Chatham County

Chatham County is the northernmost of Georgia's six coastal counties. Named for William Pitt the Elder, earl of Chatham, it was formed out of Christ Church Parish and St. Phillip Parish in 1777. It is the fifth oldest county in Georgia and is the home of Savannah, which serves as the county seat. Other incorporated towns include Bloomingdale, Garden City, Pooler, Port Wentworth, Thunderbolt, Tybee Island, and Vernonburg. In addition to Tybee Island, the islands of Little Tybee, Wassaw, and Little Wassaw fall within Chatham's borders. Situated between the Savannah River and the Ogeechee River, Chatham County is bordered by Effingham County, Bryan County, and the state of South Carolina. On the coast, Chatham County shares St. Catherines Sound with Liberty County.
Although Georgia was originally planned as a colony with no slaves, Savannah and Chatham County became a port for the importing of slaves after 1750. The port of Savannah was also used to ship cotton, naval stores, and other trade goods.
Chatham County was occupied by the British in 1778, during the American Revolution (1775-83). In October 1779 the British successfully defended Savannah from the colonial and French armies during the Siege of Savannah. After the war Chatham County grew in population along with Savannah, which became one of the South's most important ports. During the Civil War (1861-65), Chatham County became an important center of trade for the Confederacy, as the multitude of creeks and rivers in the area made the total blockade of the port of Savannah difficult for the Union. Other than the brief attack on Fort Pulaski in April 1862, and a minor skirmish on Whitmarsh Island, the war bypassed Chatham County until the very end, when Union general William T. Sherman occupied the area in December 1864 at the conclusion of his march to the sea. Sherman issued his famous "Forty Acres and a Mule" Field Order No. 15 here on January 16, 1865.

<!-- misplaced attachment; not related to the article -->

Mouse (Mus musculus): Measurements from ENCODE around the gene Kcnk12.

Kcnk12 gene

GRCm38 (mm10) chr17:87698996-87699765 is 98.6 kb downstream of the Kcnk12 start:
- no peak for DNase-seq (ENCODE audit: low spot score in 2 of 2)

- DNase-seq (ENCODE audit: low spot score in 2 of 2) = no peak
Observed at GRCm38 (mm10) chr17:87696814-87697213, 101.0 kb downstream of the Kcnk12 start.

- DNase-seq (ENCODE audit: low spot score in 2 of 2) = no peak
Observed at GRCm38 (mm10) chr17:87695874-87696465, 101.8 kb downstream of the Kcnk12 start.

Modern Chatham County is an important industrial and transportation center. Major companies like International Paper and Kerr-McGee have plants in the county. The SavannahHilton Head International Airport serves both coastal Georgia and South Carolina and is home to Gulfstream Aerospace Corporation. The Savannah River ports of Savannah and Garden City, operated by the Georgia Ports Authority, and Port Wentworth service ships from around the world, handling more than 2,000 different ships in 2002. Tourism has become a major industry in the Savannah-Chatham area as well. The annual St. Patrick's Day parade through the historic district is one of the largest such events in the United States. The summer months attract visitors to Tybee Island, which has one of the few public beaches in Georgia. The city of Savannah has become a popular location for Hollywood filmmaking. Many movies and television shows have been shot there, including Midnight in the Garden of Good and Evil (1997).
In 1912 Juliette Gordon Low established the nation's first Girl Scout troop in Savannah.
According to the 2010 U.S. census, the population of Chatham County is 265,128, an increase from the 2000 population of 232,048.
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Further Reading
Thomas F. Coffey Jr., Only in Savannah: Stories and Insights on Georgia's Mother City (Savannah, Ga.: Frederic C. Beil, 1993).

Beth D'Alonzo, Streetcars of Chatham County (Charleston, S.C.: Arcadia, 1999).

Margaret Wayt DeBolt, Savannah Spectres and Other Strange Tales (Norfolk, Va.: Donning, 1984).

Mary Granger, Georgia Writers' Project, Savannah River Plantations (Savannah: Georgia Historical Society, 1947; reprint, Savannah, Ga.: Oglethorpe Press, 1997).

Mills B. Lane, Savannah Revisited: Historyand Architecture, 5th ed. (Savannah, Ga.: Beehive Press, 2001).

Elizabeth C. Piechocinski, Once upon an Island: The Barrier Islands of Chatham County, Georgia (Savannah, Ga.: Oglethorpe Press, 2002).

Derek Smith, Civil War Savannah (Savannah, Ga.: Frederic C. Beil, 1997).

Roulhac Toledano, National Trust Guide to Savannah (Washington, D.C.: Preservation Press, 1997).
Cite This Article
Clayton, Walter A. "Chatham County." New Georgia Encyclopedia. 05 September 2014. Web. 02 October 2014.
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Courtesy of Hargrett Rare Book and Manuscript Library, University of Georgia Libraries